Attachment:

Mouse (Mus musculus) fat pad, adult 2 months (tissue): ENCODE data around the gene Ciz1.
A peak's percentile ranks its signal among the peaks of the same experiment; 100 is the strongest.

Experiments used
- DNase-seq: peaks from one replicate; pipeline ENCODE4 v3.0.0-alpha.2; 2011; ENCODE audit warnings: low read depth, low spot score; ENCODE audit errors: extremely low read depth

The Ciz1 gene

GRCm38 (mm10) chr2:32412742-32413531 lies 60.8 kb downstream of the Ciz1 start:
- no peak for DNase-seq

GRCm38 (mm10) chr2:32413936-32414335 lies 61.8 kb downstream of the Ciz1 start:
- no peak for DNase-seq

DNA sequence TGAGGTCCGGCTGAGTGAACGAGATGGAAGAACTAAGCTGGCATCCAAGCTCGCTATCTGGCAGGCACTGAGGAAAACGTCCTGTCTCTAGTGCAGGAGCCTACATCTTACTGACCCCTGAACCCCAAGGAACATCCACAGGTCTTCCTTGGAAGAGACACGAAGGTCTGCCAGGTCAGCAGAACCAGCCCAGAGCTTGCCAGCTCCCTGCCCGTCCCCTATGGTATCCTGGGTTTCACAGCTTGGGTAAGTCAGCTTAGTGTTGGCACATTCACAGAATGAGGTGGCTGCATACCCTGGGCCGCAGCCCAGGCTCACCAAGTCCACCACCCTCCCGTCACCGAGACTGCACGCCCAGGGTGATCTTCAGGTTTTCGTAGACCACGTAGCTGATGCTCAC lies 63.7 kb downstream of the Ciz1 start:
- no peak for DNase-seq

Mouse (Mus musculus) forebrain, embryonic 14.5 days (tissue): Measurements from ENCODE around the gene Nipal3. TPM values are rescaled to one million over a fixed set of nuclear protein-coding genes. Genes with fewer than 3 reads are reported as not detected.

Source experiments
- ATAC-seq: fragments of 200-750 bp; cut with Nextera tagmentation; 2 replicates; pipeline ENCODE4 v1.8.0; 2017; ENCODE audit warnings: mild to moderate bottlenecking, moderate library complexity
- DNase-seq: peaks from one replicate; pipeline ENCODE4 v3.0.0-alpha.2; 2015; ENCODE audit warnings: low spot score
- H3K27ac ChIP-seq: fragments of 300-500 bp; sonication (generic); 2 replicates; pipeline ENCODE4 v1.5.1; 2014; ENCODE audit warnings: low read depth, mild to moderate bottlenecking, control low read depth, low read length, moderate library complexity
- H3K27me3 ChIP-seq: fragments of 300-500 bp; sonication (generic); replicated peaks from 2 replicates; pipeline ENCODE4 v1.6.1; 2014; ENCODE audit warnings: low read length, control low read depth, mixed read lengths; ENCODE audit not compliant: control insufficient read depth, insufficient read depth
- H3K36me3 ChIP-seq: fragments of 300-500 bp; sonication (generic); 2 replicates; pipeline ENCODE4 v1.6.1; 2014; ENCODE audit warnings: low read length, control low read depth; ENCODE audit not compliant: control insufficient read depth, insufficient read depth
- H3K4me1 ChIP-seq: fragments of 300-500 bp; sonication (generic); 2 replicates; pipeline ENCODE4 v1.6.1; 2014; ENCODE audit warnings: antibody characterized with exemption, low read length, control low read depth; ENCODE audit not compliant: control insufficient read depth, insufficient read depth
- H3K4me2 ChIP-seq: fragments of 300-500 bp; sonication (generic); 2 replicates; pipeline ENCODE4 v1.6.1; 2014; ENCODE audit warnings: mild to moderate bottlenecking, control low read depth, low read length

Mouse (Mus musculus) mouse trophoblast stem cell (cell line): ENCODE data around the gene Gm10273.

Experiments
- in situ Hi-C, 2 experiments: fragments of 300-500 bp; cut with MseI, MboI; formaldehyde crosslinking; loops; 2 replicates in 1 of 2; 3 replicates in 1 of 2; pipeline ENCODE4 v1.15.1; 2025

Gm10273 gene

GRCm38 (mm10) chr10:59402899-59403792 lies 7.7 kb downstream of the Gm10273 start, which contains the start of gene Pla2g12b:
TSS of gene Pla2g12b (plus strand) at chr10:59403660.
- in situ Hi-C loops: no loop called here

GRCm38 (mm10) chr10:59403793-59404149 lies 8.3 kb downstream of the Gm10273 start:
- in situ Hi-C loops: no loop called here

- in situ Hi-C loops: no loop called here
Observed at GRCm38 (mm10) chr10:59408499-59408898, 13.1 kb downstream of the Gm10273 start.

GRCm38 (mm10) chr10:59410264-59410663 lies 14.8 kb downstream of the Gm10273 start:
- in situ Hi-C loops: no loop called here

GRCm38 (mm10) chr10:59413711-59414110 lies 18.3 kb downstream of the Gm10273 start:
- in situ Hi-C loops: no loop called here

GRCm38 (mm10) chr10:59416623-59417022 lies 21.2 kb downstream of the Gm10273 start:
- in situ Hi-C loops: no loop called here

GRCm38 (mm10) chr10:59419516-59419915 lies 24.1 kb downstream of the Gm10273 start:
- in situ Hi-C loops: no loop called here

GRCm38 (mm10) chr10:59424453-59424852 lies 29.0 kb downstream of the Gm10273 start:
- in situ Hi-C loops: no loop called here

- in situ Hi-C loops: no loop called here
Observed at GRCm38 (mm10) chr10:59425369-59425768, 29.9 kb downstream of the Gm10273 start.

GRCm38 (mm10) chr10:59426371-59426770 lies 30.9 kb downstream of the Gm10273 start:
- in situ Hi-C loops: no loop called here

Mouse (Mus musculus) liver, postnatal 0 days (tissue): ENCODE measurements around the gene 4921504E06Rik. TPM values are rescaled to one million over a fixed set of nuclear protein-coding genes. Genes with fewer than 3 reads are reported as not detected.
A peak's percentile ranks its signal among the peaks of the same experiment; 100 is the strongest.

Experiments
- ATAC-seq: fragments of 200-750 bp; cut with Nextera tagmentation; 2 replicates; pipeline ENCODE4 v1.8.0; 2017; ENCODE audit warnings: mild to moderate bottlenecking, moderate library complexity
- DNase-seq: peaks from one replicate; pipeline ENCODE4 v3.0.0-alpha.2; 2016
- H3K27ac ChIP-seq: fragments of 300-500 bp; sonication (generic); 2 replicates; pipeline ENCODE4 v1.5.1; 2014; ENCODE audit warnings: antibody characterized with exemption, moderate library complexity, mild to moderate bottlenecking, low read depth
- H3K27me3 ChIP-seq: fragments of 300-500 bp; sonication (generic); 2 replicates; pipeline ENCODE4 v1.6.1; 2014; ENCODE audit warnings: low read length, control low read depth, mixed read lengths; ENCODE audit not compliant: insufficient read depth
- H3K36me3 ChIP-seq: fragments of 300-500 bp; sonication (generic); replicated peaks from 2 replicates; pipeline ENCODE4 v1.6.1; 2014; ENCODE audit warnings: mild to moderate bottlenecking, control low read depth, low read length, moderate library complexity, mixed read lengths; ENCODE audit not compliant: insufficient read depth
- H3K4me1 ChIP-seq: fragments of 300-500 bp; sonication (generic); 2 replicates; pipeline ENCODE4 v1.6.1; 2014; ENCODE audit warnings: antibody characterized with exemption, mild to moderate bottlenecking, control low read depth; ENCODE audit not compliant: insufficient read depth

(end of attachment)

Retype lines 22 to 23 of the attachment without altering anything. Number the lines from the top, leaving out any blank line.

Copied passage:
Experiments
- in situ Hi-C, 2 experiments: fragments of 300-500 bp; cut with MseI, MboI; formaldehyde crosslinking; loops; 2 replicates in 1 of 2; 3 replicates in 1 of 2; pipeline ENCODE4 v1.15.1; 2025